Again, this has been the imagined arc for the last ten years or more in my head. I was really confident in how it would work. I was certain it would hit the readers right in the gut. When I told a friend of my mine the plan, she was really upset. She declared her love for the character, and begged me to save her. (In retrospect, this friend is bisexual, so she probably ready to smack me, but was nice about it). I shrugged the idea off. Why would I ditch a storytelling point? It was perfect!
I’ve been working on the third book for the last few months and was chugging along toward that vital plot point without a worry.
And then Lexa died on The 100. Followed by Denise on The Walking Dead. (These are the 2 shows I watch. I know the death toll overall is much higher this year.)
As the protests hit hard and furious on social media, I joined my voice to the others that were upset. I shared my frustration with other people. I complained bitterly to my husband. I was really upset!
And then it hit me.
I was about to write a “kill your gays” scenario, too.
-In love with another woman – check
-Just finding happiness -check
-Dies to forward the lead protagonist’s angst – check
When I realized this, I sat at my desk, and said, “Shit.”
Now, some writers would just stick with the plan. I’ve had so many conversations with writers who believe in retaining their original vision no matter what. They see themselves outside of what is happening in the real world. They’re writing fiction. Readers need to understand that.
And for a long time I thought like that, too.
But I have also learned that my readers are dealing with real world issues. I’ve had LGBT youth tell me that Katie in As The World Dies helped them come out. I’ve had women send me messages that Glynis’s strength in the face of abuse made them feel stronger in their situation. I’ve had people tell me how important it was to see characters of their race/ethnicity in my books. In the ten plus years I’ve been doing this, I have seen how what I write can have real impact on my readers.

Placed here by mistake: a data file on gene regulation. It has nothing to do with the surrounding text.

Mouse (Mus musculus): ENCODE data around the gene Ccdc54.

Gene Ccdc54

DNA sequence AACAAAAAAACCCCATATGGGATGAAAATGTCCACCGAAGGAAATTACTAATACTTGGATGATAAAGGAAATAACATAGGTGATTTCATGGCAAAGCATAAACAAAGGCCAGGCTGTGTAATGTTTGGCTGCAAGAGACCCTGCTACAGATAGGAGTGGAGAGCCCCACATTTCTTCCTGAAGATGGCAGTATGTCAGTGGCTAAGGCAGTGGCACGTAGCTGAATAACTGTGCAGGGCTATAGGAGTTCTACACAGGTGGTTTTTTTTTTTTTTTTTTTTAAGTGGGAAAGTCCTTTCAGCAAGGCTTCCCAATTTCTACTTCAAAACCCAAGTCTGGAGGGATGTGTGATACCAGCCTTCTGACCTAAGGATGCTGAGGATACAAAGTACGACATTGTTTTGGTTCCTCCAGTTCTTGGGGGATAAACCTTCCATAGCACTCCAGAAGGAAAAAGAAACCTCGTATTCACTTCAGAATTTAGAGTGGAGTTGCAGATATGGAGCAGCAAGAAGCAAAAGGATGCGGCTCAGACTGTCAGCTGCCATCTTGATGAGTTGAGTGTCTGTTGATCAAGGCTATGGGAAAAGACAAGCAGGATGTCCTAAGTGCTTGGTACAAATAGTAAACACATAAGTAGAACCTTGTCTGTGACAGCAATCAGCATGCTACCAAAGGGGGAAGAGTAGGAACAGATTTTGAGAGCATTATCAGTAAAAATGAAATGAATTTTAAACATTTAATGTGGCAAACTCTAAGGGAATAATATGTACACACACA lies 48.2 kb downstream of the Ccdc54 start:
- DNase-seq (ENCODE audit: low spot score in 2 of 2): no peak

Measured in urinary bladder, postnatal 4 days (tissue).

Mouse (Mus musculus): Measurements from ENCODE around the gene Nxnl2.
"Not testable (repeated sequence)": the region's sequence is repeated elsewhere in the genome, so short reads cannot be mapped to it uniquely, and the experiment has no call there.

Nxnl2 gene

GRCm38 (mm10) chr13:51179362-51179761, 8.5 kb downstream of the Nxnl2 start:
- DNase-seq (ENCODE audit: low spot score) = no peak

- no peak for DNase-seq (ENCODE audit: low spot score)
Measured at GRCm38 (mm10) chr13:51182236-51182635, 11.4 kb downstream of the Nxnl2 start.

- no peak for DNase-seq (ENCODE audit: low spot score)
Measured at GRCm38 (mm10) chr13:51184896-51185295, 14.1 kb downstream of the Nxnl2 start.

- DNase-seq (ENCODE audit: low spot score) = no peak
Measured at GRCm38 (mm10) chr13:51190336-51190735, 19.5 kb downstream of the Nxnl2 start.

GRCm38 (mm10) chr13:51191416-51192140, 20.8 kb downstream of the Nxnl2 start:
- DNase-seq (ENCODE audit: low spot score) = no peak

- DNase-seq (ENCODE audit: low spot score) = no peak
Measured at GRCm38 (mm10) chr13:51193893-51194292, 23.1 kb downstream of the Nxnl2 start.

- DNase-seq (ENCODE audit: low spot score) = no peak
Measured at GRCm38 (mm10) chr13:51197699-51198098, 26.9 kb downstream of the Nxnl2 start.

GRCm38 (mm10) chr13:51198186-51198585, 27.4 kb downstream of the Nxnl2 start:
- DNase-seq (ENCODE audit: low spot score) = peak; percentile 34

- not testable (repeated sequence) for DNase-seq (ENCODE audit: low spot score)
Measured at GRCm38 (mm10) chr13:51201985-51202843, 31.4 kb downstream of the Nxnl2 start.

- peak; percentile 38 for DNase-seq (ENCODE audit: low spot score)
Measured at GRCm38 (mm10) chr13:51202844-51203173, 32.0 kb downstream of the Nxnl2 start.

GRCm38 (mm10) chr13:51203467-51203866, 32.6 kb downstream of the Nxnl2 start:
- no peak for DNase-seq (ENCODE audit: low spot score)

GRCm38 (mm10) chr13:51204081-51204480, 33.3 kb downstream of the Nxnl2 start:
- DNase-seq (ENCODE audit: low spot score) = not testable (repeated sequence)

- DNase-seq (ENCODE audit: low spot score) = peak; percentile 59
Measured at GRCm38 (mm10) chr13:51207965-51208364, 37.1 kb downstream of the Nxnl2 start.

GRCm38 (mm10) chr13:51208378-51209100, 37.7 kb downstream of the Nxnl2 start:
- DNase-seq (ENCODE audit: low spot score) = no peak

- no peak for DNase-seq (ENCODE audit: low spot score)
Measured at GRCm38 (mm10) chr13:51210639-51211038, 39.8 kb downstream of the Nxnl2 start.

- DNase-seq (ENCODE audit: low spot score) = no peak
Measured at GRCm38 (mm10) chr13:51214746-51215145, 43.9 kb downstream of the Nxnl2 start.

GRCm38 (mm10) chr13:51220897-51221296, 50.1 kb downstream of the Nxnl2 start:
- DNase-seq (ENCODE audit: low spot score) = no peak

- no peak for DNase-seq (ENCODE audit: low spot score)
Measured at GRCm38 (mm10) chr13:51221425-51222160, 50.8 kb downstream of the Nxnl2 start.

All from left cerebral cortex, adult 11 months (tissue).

So I couldn’t sit back and say, “Oh, this plot idea has been in my head for ten years.” I had to acknowledge that the Kill Your Gays trope is so pervasive, it infects everything from films to comics. It had infected my book. Did I really want to reinforce this awful trope yet again?
The answer was a firm NO!
So I tossed out that old plot line and challenged myself to come up with a better idea. It took a week or so of slicing away the old dead idea to get down to the heart of the matter and recognize that there was a better, smarter way to push my lead character forward. The lesbian character didn’t have to die at all. In fact, the big change gives her more agency over her own life while also forcing Glynis to confront her own issues (since she is the lead character). By getting rid of the Kill Your Gays trope, I made my book better.
I do understand that all characters in the genre I write in (speculative fiction) are always going to be at risk for a big death. That’s the nature of storytelling. But if there is a smarter, better way to get the same result in the storyline by taking a route that steers away from negative tropes, I need to take it.
My readers deserve better.